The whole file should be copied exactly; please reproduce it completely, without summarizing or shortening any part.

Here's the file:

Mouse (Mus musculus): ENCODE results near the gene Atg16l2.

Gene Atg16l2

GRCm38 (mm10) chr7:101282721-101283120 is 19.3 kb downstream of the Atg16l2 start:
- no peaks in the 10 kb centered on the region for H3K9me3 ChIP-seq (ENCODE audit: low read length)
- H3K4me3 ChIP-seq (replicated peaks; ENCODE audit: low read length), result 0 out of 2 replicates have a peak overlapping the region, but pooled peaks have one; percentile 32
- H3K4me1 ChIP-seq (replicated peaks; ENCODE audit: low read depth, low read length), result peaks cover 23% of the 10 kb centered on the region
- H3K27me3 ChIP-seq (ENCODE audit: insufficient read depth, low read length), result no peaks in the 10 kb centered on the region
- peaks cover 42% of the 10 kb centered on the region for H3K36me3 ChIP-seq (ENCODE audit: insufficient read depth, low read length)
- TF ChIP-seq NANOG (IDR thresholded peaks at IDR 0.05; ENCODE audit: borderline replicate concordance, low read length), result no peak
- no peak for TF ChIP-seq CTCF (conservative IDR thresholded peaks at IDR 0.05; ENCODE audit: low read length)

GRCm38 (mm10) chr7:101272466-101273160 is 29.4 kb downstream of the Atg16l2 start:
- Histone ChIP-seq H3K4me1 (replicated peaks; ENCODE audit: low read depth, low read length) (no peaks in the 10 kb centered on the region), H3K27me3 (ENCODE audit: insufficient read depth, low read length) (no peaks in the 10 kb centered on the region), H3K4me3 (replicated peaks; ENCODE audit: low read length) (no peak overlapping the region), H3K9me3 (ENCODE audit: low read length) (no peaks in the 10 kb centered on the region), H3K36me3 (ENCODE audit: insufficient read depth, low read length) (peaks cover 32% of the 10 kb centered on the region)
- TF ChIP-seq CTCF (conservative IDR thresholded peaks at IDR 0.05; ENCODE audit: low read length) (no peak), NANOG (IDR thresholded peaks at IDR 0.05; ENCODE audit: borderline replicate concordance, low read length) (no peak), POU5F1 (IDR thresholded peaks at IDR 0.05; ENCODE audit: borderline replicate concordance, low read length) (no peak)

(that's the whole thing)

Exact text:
Mouse (Mus musculus): ENCODE results near the gene Atg16l2.

Gene Atg16l2

GRCm38 (mm10) chr7:101282721-101283120 is 19.3 kb downstream of the Atg16l2 start:
- no peaks in the 10 kb centered on the region for H3K9me3 ChIP-seq (ENCODE audit: low read length)
- H3K4me3 ChIP-seq (replicated peaks; ENCODE audit: low read length), result 0 out of 2 replicates have a peak overlapping the region, but pooled peaks have one; percentile 32
- H3K4me1 ChIP-seq (replicated peaks; ENCODE audit: low read depth, low read length), result peaks cover 23% of the 10 kb centered on the region
- H3K27me3 ChIP-seq (ENCODE audit: insufficient read depth, low read length), result no peaks in the 10 kb centered on the region
- peaks cover 42% of the 10 kb centered on the region for H3K36me3 ChIP-seq (ENCODE audit: insufficient read depth, low read length)
- TF ChIP-seq NANOG (IDR thresholded peaks at IDR 0.05; ENCODE audit: borderline replicate concordance, low read length), result no peak
- no peak for TF ChIP-seq CTCF (conservative IDR thresholded peaks at IDR 0.05; ENCODE audit: low read length)

GRCm38 (mm10) chr7:101272466-101273160 is 29.4 kb downstream of the Atg16l2 start:
- Histone ChIP-seq H3K4me1 (replicated peaks; ENCODE audit: low read depth, low read length) (no peaks in the 10 kb centered on the region), H3K27me3 (ENCODE audit: insufficient read depth, low read length) (no peaks in the 10 kb centered on the region), H3K4me3 (replicated peaks; ENCODE audit: low read length) (no peak overlapping the region), H3K9me3 (ENCODE audit: low read length) (no peaks in the 10 kb centered on the region), H3K36me3 (ENCODE audit: insufficient read depth, low read length) (peaks cover 32% of the 10 kb centered on the region)
- TF ChIP-seq CTCF (conservative IDR thresholded peaks at IDR 0.05; ENCODE audit: low read length) (no peak), NANOG (IDR thresholded peaks at IDR 0.05; ENCODE audit: borderline replicate concordance, low read length) (no peak), POU5F1 (IDR thresholded peaks at IDR 0.05; ENCODE audit: borderline replicate concordance, low read length) (no peak)